HKS Authors

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Individuals often preferentially avoid information that contradicts and seek information that aligns with their prior beliefs—a tendency referred to as “selective exposure.” Traditionally, prior research has focused on intrapersonal drivers of selective exposure, including avoidance of cognitive dissonance. We take a complementary approach by investigating the conditions under which interpersonal concerns drive selective exposure. Drawing on a large literature on impression management, we test a social signaling model of selective exposure, which predicts that (a) individuals shift their information selection decisions to signal to observers and (b) observers reward such shifts. We test this model in the domain of partisan politics in the United States across five financially incentivized, preregistered experiments (N = 3,598). Our results extend prior theory by identifying three key contingencies: the type of task on which observers expect to collaborate with actors, alignment of group membership between observers and actors, and the magnitude of demonstrated selective exposure. Overall, we find that tailoring one’s information selection decisions can indeed have strategic value—but only under certain theoretically predictable conditions. Our work also identifies an actor–observer misalignment: While observers are sensitive to the type of future interaction with an actor, the actors themselves do not intuit this sensitivity. In the era of social media, when information selection decisions are more public than ever and the spread of misinformation is pervasive, understanding the ways in which reputational considerations shape decision making not only illuminates why selective exposure persists, but also suggests novel mitigation strategies.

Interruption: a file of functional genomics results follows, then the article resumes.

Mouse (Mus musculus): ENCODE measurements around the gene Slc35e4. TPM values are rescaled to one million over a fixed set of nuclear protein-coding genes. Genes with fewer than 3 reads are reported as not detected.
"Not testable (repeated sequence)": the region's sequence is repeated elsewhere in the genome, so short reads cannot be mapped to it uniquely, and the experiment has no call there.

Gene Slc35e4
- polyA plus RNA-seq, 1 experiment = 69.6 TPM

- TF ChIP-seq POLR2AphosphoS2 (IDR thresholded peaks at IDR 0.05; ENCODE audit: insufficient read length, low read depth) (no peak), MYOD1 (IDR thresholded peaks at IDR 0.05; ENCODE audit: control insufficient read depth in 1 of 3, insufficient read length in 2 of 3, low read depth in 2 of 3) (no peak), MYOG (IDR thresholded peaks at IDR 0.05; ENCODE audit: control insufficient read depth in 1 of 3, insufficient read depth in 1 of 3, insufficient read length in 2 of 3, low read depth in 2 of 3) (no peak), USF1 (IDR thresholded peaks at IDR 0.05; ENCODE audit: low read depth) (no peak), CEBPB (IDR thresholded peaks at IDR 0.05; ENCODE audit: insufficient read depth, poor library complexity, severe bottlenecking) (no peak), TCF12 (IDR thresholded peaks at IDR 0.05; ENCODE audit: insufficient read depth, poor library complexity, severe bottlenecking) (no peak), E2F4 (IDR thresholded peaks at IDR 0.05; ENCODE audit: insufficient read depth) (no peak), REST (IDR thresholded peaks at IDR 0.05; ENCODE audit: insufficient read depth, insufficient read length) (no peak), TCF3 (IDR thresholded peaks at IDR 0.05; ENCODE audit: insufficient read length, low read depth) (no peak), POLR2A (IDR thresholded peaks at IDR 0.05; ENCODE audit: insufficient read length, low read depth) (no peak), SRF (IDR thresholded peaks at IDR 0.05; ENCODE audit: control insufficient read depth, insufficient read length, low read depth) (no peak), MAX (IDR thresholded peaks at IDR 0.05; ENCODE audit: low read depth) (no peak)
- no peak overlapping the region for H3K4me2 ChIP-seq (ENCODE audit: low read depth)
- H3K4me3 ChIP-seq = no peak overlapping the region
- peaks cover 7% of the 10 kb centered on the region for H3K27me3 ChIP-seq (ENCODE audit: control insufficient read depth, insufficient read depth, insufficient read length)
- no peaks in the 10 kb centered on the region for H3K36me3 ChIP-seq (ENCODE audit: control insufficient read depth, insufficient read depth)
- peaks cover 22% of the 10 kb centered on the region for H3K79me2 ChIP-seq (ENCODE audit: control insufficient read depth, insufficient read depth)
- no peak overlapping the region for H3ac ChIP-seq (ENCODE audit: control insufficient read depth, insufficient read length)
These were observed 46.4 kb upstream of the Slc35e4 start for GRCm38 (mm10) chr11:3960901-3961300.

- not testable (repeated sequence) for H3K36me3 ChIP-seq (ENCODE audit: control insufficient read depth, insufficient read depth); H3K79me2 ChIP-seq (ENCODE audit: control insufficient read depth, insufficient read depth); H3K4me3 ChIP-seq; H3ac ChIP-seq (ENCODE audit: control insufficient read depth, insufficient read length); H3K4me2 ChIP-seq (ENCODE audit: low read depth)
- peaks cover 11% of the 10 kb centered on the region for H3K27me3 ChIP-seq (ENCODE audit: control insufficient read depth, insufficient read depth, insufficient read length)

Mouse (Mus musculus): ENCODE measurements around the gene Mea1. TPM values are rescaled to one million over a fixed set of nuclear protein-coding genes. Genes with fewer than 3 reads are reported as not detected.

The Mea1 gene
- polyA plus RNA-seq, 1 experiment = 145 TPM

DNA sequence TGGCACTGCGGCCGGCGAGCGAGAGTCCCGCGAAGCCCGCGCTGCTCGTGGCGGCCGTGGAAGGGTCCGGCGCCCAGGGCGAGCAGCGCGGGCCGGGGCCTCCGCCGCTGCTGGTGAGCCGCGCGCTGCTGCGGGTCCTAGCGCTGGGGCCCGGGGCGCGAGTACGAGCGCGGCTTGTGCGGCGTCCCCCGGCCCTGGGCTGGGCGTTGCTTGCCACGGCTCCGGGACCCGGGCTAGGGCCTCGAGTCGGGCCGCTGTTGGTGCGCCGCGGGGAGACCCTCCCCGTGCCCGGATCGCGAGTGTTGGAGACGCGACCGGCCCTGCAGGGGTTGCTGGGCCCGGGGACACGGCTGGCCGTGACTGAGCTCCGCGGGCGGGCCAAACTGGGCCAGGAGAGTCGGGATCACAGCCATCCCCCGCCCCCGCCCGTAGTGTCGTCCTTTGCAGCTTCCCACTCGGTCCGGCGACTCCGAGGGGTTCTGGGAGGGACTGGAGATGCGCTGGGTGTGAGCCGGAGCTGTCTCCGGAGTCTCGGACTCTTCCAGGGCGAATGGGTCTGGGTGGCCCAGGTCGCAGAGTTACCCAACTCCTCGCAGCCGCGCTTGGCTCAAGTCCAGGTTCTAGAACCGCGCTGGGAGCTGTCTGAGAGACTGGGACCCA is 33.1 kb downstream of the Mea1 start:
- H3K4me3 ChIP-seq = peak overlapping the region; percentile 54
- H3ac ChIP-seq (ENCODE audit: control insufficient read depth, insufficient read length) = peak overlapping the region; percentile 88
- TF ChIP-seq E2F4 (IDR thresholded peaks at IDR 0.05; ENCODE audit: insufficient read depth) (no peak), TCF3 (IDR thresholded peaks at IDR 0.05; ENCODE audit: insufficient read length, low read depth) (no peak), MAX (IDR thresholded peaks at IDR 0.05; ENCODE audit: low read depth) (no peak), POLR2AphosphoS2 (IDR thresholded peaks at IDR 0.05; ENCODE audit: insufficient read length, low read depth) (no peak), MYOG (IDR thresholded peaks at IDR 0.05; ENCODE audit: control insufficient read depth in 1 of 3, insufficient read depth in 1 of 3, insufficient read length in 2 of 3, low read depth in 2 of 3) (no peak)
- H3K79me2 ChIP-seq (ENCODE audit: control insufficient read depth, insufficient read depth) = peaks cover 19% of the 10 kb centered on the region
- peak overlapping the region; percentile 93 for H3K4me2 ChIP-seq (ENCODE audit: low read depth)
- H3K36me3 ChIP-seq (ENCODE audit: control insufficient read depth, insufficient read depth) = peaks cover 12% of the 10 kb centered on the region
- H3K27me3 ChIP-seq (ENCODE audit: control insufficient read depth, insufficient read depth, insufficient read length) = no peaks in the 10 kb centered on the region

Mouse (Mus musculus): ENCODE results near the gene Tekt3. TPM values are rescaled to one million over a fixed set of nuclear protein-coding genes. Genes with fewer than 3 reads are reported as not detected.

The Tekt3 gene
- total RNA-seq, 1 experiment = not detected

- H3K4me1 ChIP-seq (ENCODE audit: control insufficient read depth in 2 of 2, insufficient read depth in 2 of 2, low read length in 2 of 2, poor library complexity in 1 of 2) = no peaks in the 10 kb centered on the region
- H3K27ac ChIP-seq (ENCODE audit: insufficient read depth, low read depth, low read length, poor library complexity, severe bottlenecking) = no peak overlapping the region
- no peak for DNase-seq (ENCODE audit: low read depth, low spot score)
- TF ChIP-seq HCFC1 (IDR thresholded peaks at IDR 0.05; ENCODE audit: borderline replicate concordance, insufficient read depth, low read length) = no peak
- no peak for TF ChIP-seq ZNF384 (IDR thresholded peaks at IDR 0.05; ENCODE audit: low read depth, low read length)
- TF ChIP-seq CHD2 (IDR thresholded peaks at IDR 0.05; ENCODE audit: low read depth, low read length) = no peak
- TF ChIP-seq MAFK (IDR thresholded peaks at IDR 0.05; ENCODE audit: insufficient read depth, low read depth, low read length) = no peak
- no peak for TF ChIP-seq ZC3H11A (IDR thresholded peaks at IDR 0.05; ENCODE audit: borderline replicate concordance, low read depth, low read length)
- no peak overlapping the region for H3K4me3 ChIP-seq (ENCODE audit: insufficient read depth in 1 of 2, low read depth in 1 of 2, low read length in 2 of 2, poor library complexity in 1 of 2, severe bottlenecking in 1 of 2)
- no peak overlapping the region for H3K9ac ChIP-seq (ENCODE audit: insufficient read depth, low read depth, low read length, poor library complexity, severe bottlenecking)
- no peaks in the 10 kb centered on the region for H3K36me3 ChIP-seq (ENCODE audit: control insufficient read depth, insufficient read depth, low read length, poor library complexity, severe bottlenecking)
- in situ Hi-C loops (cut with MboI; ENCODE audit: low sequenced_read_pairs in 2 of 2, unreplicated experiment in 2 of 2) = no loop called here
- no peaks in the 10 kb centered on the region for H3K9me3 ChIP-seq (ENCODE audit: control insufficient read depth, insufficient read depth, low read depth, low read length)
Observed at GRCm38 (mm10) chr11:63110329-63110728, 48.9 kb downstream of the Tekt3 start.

Moore, Molly, Charles A. Dorison, and Julia Minson. "The contingent reputational benefits of selective exposure to partisan information." Journal of Experimental Psychology: General 152.12 (December 2023): 3490-3525.